Published in Myjoyonline.com
Some farmer representatives have poured their frustrations at government for failing to prioritize the sector.
At a programme organised by the Peasant Farmers Association of Ghana (PFAG) and SEND Ghana to take stock of the 2014 agriculture season, some frustrated farmers narrated how their produce have been left to rot in the market due to lack of market and storage facilities.
Published in Alliance magazine
The unburied dead, small change and the questionability of old men’s wisdom: on the eve of stepping down as executive director of TrustAfrica, an organization he founded some eight years ago, these are among the preoccupations of Akwasi Aidoo. Caroline Hartnell talked to him and to his successor, Tendai Murisa, about how each sees the change and what lies ahead for African foundations. What has been accomplished over the last decade and what comes next?
Dr Tendai Murisa2nd Executive Director of TrustAfrica
On behalf of the Board of Trustees of TrustAfrica, it is my great pleasure to announce that Dr. Tendai Murisa will become the Executive Director of TrustAfrica, starting from October 2014.
We are very delighted to have found a leader who brings considerable intellectual acumen, energy and deep commitment to the vision, mission, values and principles that undergird the work of TrustAfrica.
The selection of Dr. Murisa comes after a very broad international search, handled by the firm Perrett Laver and overseen by the Leadership Transition Committee of the TrustAfrica Board. He was selected from a pool of over 300 applicants from within and outside Africa. The search process also involved input from many of TrustAfrica’s partner organizations, and we are grateful to them for that.
Dr. Murisa is currently the Director of Programs at TrustAfrica and also coordinates TrustAfrica’s work on illicit financial flows from Africa and agriculture advocacy. He holds a BSc in Political Science and Administration from the University of Zimbabwe, an MA in Development Studies from the University of Leeds in the UK, and a PhD in Development Studies from Rhodes University. Dr Murisa began his career in 1998 with the University of Zimbabwe as a researcher at the Poverty Reduction Forum before moving to Africa 2000 as a Projects Manager, and subsequently to the African Institute for Agrarian Studies as Regional Program Manager in 2005. He has published widely in international journals on African development issues, and steered many partnership efforts for inclusive development in Africa.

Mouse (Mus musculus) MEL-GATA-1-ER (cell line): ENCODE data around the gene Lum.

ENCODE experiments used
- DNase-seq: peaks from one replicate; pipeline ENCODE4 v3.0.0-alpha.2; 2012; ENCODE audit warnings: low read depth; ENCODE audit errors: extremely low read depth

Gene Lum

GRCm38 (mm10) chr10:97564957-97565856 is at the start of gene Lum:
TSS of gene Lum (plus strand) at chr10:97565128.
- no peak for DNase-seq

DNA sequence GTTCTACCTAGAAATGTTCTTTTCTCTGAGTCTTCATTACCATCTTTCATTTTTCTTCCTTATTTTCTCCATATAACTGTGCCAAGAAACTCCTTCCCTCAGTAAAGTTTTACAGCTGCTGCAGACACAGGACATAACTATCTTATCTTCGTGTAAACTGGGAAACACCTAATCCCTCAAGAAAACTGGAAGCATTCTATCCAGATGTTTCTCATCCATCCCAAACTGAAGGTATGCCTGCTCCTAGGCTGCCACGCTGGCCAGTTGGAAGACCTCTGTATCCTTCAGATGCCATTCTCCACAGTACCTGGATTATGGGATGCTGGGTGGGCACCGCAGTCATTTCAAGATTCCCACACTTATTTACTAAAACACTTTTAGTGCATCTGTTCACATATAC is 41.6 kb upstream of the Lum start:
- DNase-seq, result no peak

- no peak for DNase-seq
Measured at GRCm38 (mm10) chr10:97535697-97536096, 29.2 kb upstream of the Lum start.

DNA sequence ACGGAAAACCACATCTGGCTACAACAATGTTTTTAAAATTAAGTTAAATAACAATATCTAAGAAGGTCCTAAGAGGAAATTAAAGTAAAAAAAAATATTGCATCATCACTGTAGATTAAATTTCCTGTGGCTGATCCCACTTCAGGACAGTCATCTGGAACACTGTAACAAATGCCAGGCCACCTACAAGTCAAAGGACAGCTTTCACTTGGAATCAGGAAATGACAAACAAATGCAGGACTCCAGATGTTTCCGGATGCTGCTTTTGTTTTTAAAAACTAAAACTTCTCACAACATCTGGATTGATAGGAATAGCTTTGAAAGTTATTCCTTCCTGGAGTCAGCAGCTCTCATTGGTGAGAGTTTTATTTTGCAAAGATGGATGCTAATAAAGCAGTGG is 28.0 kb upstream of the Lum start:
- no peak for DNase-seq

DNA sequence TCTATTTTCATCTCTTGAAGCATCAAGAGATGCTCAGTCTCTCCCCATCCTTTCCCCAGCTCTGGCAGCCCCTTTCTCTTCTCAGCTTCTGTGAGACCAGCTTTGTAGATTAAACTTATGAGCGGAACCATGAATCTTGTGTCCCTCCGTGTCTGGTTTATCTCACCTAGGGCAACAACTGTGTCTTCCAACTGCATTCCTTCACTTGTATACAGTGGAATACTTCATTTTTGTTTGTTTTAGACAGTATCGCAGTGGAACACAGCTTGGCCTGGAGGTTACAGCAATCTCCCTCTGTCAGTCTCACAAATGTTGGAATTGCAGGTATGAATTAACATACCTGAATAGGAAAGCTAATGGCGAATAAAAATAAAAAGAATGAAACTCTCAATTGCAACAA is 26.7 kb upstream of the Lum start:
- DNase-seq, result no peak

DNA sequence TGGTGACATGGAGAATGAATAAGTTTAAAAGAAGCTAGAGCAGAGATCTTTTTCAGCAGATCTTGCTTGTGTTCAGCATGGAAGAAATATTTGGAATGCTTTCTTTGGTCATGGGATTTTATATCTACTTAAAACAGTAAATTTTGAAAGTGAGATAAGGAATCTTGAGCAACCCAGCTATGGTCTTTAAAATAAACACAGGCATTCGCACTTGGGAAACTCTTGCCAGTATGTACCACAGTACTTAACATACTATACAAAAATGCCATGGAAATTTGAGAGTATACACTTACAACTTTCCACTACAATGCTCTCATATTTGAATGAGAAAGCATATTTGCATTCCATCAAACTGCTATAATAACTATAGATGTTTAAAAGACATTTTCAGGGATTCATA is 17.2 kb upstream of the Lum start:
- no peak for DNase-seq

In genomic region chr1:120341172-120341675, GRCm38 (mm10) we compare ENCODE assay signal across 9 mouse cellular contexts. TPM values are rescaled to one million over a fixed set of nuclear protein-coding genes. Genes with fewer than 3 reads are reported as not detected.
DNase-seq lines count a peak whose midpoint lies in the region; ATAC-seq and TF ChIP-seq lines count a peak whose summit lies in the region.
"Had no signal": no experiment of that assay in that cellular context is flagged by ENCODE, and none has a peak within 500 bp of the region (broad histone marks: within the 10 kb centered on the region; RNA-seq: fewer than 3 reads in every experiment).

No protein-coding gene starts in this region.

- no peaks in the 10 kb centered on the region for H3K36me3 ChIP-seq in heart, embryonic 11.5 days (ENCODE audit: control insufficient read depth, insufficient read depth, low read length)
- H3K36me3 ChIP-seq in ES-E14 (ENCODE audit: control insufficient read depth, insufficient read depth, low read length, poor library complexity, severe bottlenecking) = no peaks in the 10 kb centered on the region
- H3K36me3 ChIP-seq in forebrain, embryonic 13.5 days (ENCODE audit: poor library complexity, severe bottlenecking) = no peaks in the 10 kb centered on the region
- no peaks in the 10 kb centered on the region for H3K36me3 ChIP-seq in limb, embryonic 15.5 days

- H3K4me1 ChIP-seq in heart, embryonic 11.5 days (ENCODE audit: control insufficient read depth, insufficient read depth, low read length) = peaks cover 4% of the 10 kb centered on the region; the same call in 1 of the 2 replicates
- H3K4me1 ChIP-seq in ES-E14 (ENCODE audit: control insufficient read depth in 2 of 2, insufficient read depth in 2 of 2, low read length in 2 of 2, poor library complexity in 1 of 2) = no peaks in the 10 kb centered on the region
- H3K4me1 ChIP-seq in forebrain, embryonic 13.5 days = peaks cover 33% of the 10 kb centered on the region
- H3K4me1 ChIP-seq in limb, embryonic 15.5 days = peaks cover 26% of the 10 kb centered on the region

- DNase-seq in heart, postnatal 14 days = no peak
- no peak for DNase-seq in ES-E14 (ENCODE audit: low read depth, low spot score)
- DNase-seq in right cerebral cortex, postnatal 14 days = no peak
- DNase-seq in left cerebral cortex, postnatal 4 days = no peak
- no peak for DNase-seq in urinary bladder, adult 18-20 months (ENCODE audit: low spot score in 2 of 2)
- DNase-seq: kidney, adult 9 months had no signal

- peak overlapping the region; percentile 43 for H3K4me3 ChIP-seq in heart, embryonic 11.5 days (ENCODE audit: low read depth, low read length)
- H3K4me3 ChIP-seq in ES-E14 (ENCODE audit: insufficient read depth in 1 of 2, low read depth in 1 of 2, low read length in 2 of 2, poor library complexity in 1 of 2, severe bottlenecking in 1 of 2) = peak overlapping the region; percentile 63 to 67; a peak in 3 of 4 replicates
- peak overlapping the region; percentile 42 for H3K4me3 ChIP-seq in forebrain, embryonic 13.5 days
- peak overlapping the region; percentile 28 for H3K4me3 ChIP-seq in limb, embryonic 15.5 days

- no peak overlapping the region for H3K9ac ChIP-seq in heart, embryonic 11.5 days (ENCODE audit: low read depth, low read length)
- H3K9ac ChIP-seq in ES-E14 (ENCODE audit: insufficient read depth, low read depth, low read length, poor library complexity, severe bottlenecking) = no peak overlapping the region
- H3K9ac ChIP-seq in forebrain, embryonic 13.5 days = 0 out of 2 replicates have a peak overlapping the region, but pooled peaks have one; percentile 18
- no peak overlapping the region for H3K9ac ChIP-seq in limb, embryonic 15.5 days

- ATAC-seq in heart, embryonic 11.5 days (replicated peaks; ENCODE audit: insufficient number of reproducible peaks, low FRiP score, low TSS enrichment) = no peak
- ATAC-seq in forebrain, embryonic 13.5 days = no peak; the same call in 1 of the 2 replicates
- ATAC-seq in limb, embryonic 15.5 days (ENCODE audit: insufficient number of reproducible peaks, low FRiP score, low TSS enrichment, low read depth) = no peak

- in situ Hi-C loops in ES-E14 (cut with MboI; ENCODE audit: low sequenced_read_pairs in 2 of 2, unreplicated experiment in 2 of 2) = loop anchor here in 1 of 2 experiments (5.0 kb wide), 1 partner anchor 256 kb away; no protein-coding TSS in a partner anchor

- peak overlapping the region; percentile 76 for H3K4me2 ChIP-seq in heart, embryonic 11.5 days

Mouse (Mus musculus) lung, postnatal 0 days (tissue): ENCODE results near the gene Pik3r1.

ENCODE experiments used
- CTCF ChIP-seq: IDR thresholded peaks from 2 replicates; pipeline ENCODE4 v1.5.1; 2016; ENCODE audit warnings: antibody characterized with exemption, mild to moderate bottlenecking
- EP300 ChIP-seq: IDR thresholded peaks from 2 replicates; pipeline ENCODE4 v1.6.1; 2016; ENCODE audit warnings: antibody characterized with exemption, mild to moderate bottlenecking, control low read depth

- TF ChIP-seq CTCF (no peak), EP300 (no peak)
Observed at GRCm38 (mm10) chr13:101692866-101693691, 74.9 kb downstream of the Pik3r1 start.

Article from Inside Philanthropy
There are a lot of problems that ail the African continent. Extreme poverty, conflict, water and sanitation issues, and food insecurity are all concerns that receive a good deal of attention from funders and NGOs. Corruption, too, has been a major focus of grantmaking that we've written about here.
But one niche in the corruption field that we haven't talked about much is illicit financial flows. The Ford Foundation is among those funders that care about Africa’s dirty money problem, and it recently made a $3 million grant to back TrustAfrica’s advocacy efforts in this area.
By Sue-Lynn Moses
Published in allAfrica.com
Briggs Bomba calls for domestic resources to be mobilized to bring about inclusive development in Africa, in particular by stopping the illicit flow of money out of the continent.
TrustAfrica’s Fund to advance International Criminal Justice in Africa seeks to engage civil society, as well as scholars, legal advocates, and state authorities, to develop innovative strategies to improve accountability for crimes committed. To help achieve this objective, most recently, TrustAfrica was the primary donor for the first ever National War Victims’ Conference in Uganda. The conference was facilitated by TrustAfrica grantee African Youth Initiative Network (AYINET), an independent Ugandan NGO that has been working for the last nine years on projects that seek response to and redress for serious crimes and harms resulting from armed violence.